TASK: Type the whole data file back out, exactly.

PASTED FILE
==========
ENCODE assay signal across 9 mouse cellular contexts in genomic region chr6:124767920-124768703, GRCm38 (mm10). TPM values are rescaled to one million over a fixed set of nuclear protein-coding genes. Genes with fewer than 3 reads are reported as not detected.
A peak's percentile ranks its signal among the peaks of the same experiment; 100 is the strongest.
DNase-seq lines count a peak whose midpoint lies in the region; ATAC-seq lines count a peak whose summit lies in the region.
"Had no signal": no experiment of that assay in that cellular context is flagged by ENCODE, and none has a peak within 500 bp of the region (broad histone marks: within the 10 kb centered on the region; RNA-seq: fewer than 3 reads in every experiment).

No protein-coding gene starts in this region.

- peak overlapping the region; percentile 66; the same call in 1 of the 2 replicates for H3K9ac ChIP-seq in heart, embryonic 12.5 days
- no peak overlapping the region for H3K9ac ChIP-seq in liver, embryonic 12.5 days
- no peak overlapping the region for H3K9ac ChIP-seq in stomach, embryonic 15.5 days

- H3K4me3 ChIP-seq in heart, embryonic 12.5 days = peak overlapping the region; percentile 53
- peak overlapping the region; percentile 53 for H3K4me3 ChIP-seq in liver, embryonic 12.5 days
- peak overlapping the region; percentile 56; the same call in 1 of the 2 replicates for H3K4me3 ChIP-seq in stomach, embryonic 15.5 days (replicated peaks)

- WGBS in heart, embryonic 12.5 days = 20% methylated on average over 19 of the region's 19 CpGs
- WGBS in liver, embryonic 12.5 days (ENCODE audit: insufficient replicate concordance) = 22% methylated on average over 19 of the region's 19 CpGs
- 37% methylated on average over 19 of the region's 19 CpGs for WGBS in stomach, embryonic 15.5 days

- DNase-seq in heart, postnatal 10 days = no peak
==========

ENCODE assay signal across 9 mouse cellular contexts in genomic region chr6:124767920-124768703, GRCm38 (mm10). TPM values are rescaled to one million over a fixed set of nuclear protein-coding genes. Genes with fewer than 3 reads are reported as not detected.
A peak's percentile ranks its signal among the peaks of the same experiment; 100 is the strongest.
DNase-seq lines count a peak whose midpoint lies in the region; ATAC-seq lines count a peak whose summit lies in the region.
"Had no signal": no experiment of that assay in that cellular context is flagged by ENCODE, and none has a peak within 500 bp of the region (broad histone marks: within the 10 kb centered on the region; RNA-seq: fewer than 3 reads in every experiment).

No protein-coding gene starts in this region.

- peak overlapping the region; percentile 66; the same call in 1 of the 2 replicates for H3K9ac ChIP-seq in heart, embryonic 12.5 days
- no peak overlapping the region for H3K9ac ChIP-seq in liver, embryonic 12.5 days
- no peak overlapping the region for H3K9ac ChIP-seq in stomach, embryonic 15.5 days

- H3K4me3 ChIP-seq in heart, embryonic 12.5 days = peak overlapping the region; percentile 53
- peak overlapping the region; percentile 53 for H3K4me3 ChIP-seq in liver, embryonic 12.5 days
- peak overlapping the region; percentile 56; the same call in 1 of the 2 replicates for H3K4me3 ChIP-seq in stomach, embryonic 15.5 days (replicated peaks)

- WGBS in heart, embryonic 12.5 days = 20% methylated on average over 19 of the region's 19 CpGs
- WGBS in liver, embryonic 12.5 days (ENCODE audit: insufficient replicate concordance) = 22% methylated on average over 19 of the region's 19 CpGs
- 37% methylated on average over 19 of the region's 19 CpGs for WGBS in stomach, embryonic 15.5 days

- DNase-seq in heart, postnatal 10 days = no peak